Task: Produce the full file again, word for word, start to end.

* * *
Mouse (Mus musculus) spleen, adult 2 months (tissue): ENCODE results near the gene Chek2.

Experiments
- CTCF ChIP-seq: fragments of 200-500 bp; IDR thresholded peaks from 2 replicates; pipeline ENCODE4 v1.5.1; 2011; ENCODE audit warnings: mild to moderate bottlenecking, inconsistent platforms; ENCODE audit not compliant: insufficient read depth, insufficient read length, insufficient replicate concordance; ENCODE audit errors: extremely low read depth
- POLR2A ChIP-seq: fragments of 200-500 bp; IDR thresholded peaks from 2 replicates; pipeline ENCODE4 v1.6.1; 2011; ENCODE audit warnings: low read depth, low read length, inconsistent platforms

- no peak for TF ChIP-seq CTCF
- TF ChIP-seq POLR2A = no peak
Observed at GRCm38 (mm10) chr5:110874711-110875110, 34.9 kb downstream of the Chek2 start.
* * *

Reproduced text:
Mouse (Mus musculus) spleen, adult 2 months (tissue): ENCODE results near the gene Chek2.

Experiments
- CTCF ChIP-seq: fragments of 200-500 bp; IDR thresholded peaks from 2 replicates; pipeline ENCODE4 v1.5.1; 2011; ENCODE audit warnings: mild to moderate bottlenecking, inconsistent platforms; ENCODE audit not compliant: insufficient read depth, insufficient read length, insufficient replicate concordance; ENCODE audit errors: extremely low read depth
- POLR2A ChIP-seq: fragments of 200-500 bp; IDR thresholded peaks from 2 replicates; pipeline ENCODE4 v1.6.1; 2011; ENCODE audit warnings: low read depth, low read length, inconsistent platforms

- no peak for TF ChIP-seq CTCF
- TF ChIP-seq POLR2A = no peak
Observed at GRCm38 (mm10) chr5:110874711-110875110, 34.9 kb downstream of the Chek2 start.